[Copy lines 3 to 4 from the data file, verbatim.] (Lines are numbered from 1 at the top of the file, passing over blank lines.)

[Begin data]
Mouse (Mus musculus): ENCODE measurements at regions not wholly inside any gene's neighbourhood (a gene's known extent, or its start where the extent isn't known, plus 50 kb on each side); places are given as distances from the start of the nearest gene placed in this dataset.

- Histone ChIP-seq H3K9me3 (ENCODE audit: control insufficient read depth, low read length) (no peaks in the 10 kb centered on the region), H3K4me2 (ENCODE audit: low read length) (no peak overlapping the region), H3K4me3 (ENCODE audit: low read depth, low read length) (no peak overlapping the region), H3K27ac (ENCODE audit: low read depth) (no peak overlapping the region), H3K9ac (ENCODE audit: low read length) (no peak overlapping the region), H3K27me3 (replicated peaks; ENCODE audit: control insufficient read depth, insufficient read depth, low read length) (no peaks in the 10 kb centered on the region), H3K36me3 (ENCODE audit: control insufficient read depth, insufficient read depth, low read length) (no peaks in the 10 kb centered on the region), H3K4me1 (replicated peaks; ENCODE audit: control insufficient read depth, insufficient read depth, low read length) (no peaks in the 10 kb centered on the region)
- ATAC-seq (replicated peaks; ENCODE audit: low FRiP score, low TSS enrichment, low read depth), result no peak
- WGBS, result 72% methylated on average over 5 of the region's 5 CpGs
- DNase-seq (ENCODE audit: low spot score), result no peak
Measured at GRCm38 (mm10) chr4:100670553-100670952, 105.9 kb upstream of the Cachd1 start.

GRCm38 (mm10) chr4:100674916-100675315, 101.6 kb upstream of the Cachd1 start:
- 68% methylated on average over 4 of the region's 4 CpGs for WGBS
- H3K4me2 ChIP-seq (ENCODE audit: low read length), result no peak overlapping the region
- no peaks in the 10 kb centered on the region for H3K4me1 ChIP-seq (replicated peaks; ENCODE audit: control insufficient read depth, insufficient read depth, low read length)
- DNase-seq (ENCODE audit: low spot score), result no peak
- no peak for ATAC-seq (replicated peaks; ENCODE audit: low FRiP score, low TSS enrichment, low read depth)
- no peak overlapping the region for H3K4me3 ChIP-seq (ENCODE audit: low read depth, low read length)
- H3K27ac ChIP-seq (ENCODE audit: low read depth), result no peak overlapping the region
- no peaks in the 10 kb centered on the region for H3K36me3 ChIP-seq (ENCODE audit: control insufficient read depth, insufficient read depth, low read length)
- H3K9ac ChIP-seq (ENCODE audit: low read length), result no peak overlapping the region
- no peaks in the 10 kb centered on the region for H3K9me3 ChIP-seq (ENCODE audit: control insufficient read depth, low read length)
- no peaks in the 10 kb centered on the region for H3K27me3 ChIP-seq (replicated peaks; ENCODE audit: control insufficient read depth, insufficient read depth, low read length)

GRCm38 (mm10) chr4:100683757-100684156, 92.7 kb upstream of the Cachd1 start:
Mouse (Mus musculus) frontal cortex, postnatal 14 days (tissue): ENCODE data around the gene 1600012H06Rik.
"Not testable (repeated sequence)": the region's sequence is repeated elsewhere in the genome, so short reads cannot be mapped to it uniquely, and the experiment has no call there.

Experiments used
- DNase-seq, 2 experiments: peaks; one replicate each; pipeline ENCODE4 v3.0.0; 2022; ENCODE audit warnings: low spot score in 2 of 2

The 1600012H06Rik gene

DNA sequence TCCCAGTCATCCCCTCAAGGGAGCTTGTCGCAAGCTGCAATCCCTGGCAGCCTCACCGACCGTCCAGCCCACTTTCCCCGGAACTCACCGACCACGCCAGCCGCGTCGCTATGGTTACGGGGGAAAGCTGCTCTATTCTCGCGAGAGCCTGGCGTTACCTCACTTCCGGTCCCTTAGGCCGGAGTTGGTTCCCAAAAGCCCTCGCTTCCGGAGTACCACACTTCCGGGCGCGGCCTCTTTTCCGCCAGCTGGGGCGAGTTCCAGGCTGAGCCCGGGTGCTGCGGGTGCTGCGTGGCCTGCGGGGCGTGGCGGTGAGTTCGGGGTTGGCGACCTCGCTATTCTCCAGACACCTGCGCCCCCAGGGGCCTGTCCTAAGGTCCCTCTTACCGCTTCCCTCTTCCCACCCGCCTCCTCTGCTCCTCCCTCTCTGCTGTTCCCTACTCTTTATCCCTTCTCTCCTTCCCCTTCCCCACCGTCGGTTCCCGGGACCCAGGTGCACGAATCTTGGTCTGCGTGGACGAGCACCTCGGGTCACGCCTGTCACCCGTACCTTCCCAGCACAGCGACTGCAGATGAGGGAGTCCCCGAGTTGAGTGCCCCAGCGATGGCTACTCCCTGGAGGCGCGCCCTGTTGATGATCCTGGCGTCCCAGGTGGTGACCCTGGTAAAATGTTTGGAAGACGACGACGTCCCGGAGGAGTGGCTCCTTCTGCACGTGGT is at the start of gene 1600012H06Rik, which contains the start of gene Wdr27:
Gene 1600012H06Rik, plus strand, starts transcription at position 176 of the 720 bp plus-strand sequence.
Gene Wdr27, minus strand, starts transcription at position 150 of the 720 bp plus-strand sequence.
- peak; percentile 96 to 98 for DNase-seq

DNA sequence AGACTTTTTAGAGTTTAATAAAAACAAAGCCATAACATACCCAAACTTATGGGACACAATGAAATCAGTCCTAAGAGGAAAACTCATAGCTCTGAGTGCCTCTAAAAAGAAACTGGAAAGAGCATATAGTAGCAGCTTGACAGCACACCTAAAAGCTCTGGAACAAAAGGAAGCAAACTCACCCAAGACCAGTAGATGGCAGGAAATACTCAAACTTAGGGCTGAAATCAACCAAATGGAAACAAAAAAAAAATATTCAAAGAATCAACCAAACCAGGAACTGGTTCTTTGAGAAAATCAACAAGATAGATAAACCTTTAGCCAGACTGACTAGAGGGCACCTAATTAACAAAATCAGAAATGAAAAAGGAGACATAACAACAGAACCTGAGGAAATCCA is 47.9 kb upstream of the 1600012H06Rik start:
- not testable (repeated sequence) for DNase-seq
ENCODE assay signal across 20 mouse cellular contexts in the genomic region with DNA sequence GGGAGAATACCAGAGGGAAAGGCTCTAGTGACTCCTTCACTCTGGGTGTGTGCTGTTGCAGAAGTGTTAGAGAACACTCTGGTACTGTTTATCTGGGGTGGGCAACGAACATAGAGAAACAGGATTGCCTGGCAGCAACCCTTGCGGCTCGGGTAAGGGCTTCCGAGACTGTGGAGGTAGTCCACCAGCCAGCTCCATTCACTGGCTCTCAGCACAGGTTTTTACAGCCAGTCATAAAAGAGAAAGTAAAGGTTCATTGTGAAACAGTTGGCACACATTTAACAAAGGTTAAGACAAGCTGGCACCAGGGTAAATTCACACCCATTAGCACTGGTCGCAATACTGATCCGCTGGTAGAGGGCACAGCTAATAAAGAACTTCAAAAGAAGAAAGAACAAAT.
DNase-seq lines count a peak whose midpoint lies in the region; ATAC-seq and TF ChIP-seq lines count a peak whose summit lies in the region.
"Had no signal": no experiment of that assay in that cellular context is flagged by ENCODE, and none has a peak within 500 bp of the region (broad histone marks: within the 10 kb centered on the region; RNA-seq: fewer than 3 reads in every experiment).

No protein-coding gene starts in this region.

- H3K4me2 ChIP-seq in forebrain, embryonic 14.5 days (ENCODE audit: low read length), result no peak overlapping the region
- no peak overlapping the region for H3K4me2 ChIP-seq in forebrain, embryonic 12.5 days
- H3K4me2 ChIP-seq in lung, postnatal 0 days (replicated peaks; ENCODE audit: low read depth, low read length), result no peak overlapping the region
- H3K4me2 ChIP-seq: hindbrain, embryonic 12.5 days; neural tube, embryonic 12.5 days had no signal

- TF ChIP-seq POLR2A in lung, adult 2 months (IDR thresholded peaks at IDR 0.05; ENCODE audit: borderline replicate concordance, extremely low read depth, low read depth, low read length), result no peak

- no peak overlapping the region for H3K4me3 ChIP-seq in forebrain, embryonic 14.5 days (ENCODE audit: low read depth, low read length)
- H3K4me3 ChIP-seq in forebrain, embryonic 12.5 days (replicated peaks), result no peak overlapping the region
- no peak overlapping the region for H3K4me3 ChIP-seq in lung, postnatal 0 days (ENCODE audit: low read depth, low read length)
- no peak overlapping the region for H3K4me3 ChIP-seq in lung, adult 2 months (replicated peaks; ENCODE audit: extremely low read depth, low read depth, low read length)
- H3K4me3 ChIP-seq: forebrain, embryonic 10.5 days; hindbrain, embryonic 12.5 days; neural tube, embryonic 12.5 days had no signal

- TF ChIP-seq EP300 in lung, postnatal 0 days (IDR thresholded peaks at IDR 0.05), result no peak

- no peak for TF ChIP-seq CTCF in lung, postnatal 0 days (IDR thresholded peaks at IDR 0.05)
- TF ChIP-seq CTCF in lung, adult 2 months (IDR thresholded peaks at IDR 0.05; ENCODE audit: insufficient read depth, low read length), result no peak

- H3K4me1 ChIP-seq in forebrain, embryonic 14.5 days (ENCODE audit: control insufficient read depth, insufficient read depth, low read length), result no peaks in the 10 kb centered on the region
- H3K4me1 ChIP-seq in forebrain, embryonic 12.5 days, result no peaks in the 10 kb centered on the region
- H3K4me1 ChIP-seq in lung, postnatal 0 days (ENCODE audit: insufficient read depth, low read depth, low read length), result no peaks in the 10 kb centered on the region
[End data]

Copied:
- ATAC-seq (replicated peaks; ENCODE audit: low FRiP score, low TSS enrichment, low read depth), result no peak
- WGBS, result 72% methylated on average over 5 of the region's 5 CpGs